I tried out this recipe to see if I wanted to serve it for Rosh Hashanah. Leeks and figs are customarily served in many Sephardic homes for the new year, being both in season and symbolic for the holiday. (Leeks are to "cut off your enemies." Heh.) I adapted it from an old Cooking Light recipe. Easy to put together, it was just a bit bland upon first tasting. However, it was much better the next day, when the flavors had blended. The wine's acidity tempers the sweetness of the leeks, figs and honey. A winner!
Chicken Braised with Leeks and Figs
serves 4-8, depending on appetites and size of chicken thighs
1 tablespoon butter or margarine
1 Tbs. olive oil
2 cups coarsely chopped leek (about 4 large)
1/4 cup flour
3/4 teaspoon salt
freshly ground black pepper
8 boneless, skinless chicken thighs
2 cups dry white wine
2 tablespoons balsamic vinegar
1 tablespoon honey
6 parsley sprigs
1 thyme sprig
15 fresh figs, halved
2 tablespoons chopped fresh parsley
Wash and slice the leeks. (Cut off roots and green tops, slice down the middle, pull apart and wash away any grit inside).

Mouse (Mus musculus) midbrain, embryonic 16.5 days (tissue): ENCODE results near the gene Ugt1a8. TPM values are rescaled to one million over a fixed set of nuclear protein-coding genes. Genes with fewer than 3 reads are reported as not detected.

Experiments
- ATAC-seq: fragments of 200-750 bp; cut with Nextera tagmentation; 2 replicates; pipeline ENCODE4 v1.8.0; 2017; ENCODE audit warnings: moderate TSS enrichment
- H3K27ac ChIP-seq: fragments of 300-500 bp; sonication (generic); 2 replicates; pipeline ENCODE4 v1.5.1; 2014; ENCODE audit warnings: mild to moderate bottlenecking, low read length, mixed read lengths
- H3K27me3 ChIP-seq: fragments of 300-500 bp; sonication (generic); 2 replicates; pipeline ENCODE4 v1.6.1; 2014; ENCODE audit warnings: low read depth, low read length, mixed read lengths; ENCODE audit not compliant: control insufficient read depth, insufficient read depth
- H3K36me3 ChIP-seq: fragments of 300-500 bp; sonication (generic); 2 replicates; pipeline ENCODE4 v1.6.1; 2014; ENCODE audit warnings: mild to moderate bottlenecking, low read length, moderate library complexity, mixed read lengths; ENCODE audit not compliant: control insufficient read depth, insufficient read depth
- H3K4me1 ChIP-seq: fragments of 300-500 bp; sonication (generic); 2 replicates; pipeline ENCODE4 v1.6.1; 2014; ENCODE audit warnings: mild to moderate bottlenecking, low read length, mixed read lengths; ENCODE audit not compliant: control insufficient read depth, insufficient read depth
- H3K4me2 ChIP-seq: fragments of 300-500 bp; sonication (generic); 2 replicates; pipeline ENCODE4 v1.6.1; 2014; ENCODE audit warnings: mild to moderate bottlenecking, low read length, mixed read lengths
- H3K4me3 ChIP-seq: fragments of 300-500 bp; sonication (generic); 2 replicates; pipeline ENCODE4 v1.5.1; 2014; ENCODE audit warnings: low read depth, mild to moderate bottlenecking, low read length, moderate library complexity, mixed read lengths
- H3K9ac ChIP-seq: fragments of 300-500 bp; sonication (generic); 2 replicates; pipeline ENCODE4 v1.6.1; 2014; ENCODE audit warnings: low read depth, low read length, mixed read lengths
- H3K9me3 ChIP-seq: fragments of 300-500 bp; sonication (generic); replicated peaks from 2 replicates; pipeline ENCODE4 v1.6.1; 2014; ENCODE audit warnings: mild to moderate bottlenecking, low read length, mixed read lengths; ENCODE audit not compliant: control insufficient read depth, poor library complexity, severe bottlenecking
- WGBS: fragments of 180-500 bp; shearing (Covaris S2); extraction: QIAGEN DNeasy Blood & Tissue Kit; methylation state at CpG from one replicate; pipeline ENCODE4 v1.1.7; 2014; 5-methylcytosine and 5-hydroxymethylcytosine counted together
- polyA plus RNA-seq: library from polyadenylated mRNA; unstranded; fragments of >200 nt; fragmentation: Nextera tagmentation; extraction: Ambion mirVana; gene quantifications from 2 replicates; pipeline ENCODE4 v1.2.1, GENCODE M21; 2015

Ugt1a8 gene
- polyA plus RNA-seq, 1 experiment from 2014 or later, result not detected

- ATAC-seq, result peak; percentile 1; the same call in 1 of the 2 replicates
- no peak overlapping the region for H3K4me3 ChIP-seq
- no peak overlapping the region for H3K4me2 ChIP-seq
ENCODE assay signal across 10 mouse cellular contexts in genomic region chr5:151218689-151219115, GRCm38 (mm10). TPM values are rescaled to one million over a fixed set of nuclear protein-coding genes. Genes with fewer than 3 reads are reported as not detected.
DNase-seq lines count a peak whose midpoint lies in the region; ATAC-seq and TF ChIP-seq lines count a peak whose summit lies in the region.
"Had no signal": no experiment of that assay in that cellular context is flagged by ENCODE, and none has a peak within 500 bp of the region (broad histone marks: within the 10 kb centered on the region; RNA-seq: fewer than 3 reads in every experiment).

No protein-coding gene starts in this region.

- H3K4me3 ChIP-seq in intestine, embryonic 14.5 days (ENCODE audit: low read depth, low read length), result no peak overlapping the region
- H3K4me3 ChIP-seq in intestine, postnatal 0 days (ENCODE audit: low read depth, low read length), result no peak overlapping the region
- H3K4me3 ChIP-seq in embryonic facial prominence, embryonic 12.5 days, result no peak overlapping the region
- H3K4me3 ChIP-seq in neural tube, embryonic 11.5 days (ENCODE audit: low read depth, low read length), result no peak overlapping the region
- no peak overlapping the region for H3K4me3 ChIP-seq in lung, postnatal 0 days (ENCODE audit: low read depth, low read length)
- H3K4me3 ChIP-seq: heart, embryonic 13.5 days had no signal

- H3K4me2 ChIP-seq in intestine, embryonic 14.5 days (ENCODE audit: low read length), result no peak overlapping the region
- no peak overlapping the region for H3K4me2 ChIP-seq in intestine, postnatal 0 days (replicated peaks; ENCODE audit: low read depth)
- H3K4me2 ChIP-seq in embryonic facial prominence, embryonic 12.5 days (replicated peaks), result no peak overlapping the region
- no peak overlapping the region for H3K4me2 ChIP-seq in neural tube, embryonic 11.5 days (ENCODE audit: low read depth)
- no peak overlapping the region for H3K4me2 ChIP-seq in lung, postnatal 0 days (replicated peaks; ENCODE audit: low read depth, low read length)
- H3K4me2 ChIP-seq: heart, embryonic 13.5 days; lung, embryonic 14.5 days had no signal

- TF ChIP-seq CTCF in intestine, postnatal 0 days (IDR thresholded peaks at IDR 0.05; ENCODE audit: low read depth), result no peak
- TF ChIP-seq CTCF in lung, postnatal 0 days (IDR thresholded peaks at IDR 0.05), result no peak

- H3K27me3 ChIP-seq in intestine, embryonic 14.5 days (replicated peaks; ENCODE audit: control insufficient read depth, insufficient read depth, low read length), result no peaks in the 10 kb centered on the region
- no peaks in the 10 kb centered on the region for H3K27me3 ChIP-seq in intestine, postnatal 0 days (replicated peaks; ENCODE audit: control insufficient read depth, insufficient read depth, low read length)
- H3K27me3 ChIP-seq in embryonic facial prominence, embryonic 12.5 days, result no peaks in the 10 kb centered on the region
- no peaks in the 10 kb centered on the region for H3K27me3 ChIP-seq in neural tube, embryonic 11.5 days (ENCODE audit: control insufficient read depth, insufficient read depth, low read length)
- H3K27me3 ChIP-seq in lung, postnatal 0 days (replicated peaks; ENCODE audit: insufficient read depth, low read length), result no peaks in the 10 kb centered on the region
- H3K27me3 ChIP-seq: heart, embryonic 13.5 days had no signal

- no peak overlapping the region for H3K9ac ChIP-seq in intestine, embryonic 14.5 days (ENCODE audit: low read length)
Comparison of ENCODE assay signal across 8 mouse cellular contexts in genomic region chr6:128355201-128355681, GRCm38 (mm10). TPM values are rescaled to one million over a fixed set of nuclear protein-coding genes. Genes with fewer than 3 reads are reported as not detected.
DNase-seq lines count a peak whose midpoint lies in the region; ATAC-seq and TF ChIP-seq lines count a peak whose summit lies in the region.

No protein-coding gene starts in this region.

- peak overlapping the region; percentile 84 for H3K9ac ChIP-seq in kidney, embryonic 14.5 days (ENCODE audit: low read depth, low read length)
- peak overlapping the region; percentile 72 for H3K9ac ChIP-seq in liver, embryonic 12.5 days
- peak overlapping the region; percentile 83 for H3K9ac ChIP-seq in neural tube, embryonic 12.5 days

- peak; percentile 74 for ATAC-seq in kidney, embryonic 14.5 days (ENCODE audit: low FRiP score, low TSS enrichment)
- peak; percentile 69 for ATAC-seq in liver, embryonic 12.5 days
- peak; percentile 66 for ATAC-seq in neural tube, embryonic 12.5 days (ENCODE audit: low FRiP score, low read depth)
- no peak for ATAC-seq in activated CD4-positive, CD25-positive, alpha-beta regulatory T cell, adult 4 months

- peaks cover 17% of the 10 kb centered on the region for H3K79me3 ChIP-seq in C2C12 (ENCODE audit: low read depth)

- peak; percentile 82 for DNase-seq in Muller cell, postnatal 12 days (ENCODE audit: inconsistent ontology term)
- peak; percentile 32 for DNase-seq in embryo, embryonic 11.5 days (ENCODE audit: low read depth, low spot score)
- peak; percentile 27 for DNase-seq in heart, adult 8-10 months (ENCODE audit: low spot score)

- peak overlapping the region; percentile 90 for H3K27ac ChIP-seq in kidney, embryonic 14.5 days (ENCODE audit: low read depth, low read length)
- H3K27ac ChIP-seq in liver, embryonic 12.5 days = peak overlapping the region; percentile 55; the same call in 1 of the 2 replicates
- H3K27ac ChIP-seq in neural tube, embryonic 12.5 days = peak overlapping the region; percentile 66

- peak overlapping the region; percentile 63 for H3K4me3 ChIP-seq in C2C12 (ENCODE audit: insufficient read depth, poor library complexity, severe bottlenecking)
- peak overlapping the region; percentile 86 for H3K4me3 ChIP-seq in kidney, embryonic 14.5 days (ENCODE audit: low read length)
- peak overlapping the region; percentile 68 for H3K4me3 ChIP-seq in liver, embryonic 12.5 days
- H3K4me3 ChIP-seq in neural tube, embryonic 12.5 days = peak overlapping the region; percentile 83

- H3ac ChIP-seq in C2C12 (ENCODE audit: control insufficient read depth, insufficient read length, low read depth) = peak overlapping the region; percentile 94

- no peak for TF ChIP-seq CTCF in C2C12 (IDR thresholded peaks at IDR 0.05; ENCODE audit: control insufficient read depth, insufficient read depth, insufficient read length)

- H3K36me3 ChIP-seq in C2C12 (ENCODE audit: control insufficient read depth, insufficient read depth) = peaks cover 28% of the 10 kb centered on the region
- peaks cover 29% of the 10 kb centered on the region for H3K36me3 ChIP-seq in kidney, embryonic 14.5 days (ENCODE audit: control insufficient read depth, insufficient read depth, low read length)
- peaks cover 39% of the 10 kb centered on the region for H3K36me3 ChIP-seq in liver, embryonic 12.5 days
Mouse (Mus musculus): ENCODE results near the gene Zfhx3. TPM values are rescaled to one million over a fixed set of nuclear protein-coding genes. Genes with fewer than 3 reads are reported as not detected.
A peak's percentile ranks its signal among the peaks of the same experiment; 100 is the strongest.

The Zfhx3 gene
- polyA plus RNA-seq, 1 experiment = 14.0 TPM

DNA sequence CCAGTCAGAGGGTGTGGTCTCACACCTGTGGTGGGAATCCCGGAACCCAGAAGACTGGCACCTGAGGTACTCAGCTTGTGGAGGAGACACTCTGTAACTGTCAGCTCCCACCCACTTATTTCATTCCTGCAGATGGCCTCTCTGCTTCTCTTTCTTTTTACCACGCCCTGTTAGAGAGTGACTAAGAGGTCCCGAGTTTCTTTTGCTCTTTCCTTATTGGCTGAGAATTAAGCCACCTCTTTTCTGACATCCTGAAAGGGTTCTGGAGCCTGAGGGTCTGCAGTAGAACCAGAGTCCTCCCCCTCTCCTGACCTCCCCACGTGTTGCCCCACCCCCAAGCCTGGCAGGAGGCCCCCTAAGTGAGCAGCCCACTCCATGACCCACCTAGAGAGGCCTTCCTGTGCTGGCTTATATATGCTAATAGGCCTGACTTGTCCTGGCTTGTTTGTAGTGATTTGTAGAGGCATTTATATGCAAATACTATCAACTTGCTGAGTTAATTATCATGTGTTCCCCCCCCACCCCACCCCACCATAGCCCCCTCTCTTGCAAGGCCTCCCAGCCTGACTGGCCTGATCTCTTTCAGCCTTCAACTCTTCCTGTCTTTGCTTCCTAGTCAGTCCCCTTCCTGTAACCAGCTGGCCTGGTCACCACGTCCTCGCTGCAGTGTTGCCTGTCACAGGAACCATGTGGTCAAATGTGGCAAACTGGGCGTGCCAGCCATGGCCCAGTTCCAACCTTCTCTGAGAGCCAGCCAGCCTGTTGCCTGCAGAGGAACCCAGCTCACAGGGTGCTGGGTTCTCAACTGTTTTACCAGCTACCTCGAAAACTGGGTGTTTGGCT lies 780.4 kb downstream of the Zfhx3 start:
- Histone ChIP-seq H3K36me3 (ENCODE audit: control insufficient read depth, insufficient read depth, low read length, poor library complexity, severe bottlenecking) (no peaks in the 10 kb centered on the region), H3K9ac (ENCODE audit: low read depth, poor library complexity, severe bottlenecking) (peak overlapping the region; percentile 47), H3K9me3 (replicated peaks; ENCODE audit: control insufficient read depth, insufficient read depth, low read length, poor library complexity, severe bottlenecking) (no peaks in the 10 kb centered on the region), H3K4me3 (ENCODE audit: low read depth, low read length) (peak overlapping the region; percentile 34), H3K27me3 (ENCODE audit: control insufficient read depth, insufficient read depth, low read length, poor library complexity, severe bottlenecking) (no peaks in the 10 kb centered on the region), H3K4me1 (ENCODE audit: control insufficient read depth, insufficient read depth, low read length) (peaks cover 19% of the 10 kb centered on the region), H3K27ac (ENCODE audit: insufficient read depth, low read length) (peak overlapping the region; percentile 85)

Cut leeks into rough slices.
Put the butter or margarine in a large skillet. Heat, then add the leeks and cook gently until just softened but not browned. Remove from skillet.
Place the flour, salt and pepper into a plastic ziplock bag. Add the chicken, and shake around so each piece is lightly coated. You may want to do this in two batches. Put the oil into the skillet, and turn the heat to medium high. Brown the chicken, making sure each side is golden brown. (You may want to add a bit more butter to the skillet before putting the chicken in)
Meanwhile, mix the wine, vinegar and honey together. Add the leeks back to the skillet, and then the wine mixture. Add the thyme and parsley sprigs.Bring to a simmer, then cover and let simmer 30 minutes, turning the chicken once.
Add the figs, and cook another 10-15 minutes until the chicken is cooked through.
Refrigerate for a few hours before serving, reheat, and sprinkle with parsley and serve over (homemade)rice pilaf, egg noodles, or cous cous.